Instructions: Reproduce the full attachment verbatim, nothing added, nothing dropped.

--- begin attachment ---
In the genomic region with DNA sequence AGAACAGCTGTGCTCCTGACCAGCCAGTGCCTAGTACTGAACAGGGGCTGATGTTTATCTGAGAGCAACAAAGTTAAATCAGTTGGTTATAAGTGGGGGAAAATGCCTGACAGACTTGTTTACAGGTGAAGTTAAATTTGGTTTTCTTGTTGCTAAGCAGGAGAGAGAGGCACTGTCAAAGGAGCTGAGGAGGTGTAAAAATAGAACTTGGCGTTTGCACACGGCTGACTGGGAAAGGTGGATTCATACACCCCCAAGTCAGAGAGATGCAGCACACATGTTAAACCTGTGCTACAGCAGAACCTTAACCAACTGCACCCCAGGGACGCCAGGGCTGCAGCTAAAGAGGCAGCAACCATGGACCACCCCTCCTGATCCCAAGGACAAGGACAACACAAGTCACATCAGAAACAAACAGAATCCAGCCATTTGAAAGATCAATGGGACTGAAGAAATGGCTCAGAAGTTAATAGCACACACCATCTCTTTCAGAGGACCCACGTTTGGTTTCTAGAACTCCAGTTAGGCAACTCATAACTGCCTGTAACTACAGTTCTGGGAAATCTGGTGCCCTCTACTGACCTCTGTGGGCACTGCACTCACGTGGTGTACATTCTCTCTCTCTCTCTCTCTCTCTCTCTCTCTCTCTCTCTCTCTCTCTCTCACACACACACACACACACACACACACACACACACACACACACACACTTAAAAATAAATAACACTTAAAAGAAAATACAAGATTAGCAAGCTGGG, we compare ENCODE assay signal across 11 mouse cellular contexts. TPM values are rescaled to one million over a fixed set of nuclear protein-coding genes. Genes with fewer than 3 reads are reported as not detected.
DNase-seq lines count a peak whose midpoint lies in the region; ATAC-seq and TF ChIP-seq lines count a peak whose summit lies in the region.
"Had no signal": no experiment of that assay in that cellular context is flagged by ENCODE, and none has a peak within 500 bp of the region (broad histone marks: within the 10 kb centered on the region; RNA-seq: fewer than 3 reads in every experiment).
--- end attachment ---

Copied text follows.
In the genomic region with DNA sequence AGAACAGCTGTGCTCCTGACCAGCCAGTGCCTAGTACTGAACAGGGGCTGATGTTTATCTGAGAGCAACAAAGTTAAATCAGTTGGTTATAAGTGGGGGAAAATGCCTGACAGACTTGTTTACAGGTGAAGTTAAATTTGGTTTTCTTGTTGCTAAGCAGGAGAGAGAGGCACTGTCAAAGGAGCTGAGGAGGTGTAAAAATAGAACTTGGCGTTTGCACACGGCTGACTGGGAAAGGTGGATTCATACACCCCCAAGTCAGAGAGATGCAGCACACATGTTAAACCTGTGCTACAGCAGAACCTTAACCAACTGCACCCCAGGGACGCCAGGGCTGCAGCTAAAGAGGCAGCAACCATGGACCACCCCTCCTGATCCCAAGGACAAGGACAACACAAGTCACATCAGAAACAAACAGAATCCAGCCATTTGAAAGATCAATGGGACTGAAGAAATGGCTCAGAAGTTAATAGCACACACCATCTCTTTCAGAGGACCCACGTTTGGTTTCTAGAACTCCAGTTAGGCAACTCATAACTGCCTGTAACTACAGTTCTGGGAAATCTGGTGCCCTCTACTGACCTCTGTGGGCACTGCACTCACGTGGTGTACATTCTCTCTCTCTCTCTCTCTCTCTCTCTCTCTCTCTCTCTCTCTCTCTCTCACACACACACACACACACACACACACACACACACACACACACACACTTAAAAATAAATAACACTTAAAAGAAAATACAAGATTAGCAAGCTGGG, we compare ENCODE assay signal across 11 mouse cellular contexts. TPM values are rescaled to one million over a fixed set of nuclear protein-coding genes. Genes with fewer than 3 reads are reported as not detected.
DNase-seq lines count a peak whose midpoint lies in the region; ATAC-seq and TF ChIP-seq lines count a peak whose summit lies in the region.
"Had no signal": no experiment of that assay in that cellular context is flagged by ENCODE, and none has a peak within 500 bp of the region (broad histone marks: within the 10 kb centered on the region; RNA-seq: fewer than 3 reads in every experiment).